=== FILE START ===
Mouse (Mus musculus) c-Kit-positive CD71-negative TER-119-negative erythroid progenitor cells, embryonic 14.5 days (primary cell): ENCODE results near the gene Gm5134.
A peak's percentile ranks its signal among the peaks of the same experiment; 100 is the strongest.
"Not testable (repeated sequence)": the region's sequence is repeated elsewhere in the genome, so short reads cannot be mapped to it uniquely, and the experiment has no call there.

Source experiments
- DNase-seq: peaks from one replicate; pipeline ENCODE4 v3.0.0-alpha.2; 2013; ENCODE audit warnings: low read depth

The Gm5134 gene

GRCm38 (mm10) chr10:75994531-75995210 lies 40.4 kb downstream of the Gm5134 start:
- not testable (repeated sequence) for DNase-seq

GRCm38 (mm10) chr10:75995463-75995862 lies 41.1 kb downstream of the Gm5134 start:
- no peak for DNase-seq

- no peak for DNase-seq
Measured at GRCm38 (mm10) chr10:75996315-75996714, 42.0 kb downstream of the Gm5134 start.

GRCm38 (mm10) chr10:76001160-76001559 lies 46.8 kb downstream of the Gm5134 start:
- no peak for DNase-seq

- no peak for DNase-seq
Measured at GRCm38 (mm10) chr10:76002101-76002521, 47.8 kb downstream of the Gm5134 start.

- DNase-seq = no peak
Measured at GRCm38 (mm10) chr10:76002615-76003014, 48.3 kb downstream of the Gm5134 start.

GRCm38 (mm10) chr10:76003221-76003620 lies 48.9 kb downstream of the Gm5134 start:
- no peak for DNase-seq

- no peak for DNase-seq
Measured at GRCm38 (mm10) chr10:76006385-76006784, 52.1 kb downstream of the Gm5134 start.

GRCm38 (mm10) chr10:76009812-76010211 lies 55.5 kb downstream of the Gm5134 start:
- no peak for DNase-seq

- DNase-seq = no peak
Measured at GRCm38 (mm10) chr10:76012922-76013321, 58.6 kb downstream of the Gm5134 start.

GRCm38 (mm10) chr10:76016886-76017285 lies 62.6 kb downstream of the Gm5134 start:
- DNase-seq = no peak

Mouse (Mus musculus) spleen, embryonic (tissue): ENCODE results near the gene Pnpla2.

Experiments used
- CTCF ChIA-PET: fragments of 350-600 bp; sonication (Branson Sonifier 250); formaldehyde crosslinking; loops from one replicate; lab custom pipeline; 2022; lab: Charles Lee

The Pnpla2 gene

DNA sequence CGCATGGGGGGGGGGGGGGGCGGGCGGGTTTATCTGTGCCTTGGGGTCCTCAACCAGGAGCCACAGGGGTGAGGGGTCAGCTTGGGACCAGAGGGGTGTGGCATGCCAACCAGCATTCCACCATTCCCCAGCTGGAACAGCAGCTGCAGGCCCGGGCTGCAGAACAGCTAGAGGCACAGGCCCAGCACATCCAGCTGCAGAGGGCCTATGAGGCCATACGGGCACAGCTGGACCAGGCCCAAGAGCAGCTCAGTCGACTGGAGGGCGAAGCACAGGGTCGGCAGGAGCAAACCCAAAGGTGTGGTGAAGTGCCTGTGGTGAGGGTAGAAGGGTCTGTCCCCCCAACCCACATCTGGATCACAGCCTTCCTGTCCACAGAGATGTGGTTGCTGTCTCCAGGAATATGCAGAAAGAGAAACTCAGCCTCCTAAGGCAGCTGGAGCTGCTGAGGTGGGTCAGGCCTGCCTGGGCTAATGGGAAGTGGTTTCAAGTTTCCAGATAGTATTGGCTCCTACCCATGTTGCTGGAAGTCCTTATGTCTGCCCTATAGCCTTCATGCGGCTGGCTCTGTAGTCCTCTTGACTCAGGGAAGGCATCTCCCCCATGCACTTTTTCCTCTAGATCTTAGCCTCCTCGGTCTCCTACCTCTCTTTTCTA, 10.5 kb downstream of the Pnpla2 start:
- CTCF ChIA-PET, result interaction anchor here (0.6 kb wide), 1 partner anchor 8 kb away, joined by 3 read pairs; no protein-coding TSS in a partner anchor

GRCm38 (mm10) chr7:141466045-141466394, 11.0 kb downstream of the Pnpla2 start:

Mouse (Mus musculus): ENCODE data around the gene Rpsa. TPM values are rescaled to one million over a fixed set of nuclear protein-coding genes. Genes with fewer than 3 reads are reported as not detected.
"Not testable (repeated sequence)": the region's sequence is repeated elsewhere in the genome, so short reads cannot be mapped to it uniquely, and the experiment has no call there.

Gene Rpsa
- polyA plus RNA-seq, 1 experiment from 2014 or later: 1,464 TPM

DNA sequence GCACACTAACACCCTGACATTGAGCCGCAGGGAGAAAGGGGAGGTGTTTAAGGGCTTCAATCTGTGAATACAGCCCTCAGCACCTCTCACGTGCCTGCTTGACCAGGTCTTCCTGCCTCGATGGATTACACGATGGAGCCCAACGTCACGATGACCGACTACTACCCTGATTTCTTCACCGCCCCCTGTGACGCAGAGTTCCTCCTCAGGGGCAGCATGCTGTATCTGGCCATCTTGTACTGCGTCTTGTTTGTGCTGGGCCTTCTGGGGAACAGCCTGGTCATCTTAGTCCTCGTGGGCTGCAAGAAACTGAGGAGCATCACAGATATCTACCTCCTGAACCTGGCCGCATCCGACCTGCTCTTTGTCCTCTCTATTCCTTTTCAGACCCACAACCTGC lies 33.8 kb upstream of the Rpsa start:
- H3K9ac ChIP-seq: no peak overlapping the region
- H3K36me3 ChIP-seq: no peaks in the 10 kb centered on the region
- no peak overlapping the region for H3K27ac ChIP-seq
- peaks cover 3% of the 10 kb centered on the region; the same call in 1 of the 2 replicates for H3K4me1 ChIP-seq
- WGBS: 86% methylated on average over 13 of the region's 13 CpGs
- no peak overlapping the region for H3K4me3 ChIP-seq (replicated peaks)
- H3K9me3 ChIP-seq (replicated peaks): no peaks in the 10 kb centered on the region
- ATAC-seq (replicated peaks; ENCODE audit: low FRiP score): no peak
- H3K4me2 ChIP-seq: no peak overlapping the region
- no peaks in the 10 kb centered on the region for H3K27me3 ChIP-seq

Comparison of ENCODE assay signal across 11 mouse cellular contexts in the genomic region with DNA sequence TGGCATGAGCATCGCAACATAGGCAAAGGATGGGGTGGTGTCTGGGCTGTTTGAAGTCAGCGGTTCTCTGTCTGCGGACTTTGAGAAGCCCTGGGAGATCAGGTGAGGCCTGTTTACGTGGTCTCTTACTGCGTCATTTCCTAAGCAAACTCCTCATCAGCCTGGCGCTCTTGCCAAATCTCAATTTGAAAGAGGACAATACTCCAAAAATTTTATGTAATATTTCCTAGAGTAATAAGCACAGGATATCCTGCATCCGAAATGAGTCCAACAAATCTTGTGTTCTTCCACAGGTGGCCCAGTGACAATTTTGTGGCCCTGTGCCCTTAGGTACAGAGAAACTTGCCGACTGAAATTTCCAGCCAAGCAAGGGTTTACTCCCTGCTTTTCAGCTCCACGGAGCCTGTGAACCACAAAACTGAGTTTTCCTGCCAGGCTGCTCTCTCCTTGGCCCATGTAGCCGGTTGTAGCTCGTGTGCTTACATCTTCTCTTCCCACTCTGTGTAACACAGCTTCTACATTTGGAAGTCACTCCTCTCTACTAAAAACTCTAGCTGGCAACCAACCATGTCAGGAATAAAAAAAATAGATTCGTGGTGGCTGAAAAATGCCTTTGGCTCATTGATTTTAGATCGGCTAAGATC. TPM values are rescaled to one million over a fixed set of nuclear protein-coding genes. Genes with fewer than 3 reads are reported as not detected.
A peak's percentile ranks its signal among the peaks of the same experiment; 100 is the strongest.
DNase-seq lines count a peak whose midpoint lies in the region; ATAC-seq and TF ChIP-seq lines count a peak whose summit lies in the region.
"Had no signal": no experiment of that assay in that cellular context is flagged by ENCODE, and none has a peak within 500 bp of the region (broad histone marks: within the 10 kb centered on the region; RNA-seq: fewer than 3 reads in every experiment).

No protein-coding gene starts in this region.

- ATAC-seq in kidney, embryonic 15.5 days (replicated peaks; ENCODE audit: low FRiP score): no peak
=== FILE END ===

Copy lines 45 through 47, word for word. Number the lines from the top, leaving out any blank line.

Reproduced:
- WGBS: 86% methylated on average over 13 of the region's 13 CpGs
- no peak overlapping the region for H3K4me3 ChIP-seq (replicated peaks)
- H3K9me3 ChIP-seq (replicated peaks): no peaks in the 10 kb centered on the region